Mining Operations

Mining Operations

Rock Truck We currently have 23 distinct Resource Groups, including sixteen in West Virginia, five in Kentucky and one in Virginia. These complexes blend, process and ship coal that is produced from one or more mines, with a single complex handling the coal production of as many as seven distinct underground or surface mines. Our mines have been developed at strategic locations in close proximity to our preparation plants and rail shipping facilities. Our extensive mining infrastructure, high quality coal reserves and well capitalized mines provide us with significant competitive advantages over our regional peers.

Massey is the largest coal producer in the Central Appalachian region, which is the principal source of low sulfur bituminous coal in the United States, used for power generation, metallurgical coke production and industrial boilers. Central Appalachian coal accounted for 20% of 2007 United States coal production according to EIA.

Mining Methods
We produce coal using four distinct mining methods: underground room and pillar, underground longwall, surface and highwall mining, which are explained as follows:

In the underground room and pillar method of mining, continuous mining machines cut three to nine entries into the coal bed and connect them by driving crosscuts, leaving a series of rectangular pillars, or columns of coal, to help support the mine roof and control the flow of air. Generally, openings are driven 20 feet wide and the pillars are 40 to 100 feet wide. As mining advances, a grid-like pattern of entries and pillars is formed. When mining advances to the end of a panel, retreat mining may begin. In retreat mining, as much coal as is feasible is mined from the pillars that were created in advancing the panel, allowing the roof to fall upon retreat. When retreat mining is completed to the mouth of the panel, the mined panel is abandoned.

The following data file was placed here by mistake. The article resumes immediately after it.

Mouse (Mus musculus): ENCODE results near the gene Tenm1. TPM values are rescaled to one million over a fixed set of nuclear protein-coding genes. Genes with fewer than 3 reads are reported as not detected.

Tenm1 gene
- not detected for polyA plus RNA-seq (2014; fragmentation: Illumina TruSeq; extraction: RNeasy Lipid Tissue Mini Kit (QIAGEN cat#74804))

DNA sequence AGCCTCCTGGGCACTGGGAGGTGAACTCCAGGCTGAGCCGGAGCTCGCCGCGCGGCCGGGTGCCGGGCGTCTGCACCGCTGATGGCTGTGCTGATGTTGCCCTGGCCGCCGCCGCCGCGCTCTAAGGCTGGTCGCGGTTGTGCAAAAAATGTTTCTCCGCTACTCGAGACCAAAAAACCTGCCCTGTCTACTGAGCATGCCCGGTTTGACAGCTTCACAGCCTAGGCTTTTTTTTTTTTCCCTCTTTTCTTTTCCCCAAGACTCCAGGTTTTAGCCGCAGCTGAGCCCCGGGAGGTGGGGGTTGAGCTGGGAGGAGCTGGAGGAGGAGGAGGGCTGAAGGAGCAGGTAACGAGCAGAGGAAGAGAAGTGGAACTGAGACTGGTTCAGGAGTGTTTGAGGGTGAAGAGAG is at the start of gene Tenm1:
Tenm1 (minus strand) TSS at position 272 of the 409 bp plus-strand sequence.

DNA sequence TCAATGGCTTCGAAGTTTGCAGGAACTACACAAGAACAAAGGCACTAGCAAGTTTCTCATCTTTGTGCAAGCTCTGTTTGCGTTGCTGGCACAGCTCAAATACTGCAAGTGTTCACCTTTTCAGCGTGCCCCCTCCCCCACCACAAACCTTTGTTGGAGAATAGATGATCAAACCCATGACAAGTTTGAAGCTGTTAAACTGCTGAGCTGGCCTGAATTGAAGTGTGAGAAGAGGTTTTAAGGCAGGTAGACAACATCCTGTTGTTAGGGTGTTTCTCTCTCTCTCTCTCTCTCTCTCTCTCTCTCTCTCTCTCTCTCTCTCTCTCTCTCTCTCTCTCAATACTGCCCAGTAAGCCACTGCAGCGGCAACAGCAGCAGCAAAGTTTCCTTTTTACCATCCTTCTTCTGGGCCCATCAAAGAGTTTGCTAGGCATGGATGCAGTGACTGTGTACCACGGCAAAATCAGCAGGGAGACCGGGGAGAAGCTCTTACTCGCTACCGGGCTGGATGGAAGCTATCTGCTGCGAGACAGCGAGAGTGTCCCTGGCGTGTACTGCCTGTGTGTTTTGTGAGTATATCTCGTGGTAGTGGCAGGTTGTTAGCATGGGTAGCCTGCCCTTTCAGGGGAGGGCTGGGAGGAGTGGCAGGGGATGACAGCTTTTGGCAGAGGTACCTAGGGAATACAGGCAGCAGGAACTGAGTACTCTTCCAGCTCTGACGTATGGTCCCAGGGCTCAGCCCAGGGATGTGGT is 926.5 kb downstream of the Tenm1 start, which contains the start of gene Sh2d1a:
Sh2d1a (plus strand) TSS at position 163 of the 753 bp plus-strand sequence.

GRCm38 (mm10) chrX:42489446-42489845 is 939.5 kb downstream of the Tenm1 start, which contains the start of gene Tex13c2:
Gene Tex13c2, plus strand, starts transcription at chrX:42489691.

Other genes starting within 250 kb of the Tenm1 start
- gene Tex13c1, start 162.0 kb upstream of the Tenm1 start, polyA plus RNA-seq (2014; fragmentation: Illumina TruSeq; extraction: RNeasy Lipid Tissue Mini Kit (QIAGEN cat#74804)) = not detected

In longwall mining (which is a type of underground mining), a shearer (cutting head) moves back and forth across a panel of coal typically about 1,000 feet in width, cutting a slice approximately 3.5 feet deep. The cut coal falls onto a flexible conveyor for removal. Longwall mining is performed under hydraulic roof supports (shields) that are advanced as the seam is cut. The roof in the mined out areas falls as the shields advance.

Electric Shovel Surface mining is used to extract coal deposits found close to the surface. This method involves removal of overburden (earth and rock covering coal) with heavy earth moving equipment, including large shovels and draglines, and explosives, followed by extraction of coal from coal seams. After extraction of coal, disturbed parcels of land are reclaimed by replacing overburden and reestablishing vegetation and plant life.

Highwall mining is used in connection with surface mining. A highwall mining system consists of a remotely controlled continuous mining machine, which extracts coal and conveys it via augers or belt conveyors to the portal. The cut is typically a rectangular, horizontal opening in the highwall (the unexcavated face of exposed overburden and coal in a surface mine) 11-feet wide and reaching depths of up to 1,000 feet. Multiple, parallel openings are driven into the highwall, separated by narrow pillars that extend the full depth of the hole.

Use of continuous mining machines in the room and pillar method of underground mining represented approximately 41% of our 2007 coal production. Production from underground longwall mining operations constituted approximately 6% of our 2007 production. Surface mining represented approximately 47% of our 2007 coal production. Surface mines also use highwall mining systems to produce coal from high overburden areas. Highwall mining represented approximately 6% of our 2007 coal production.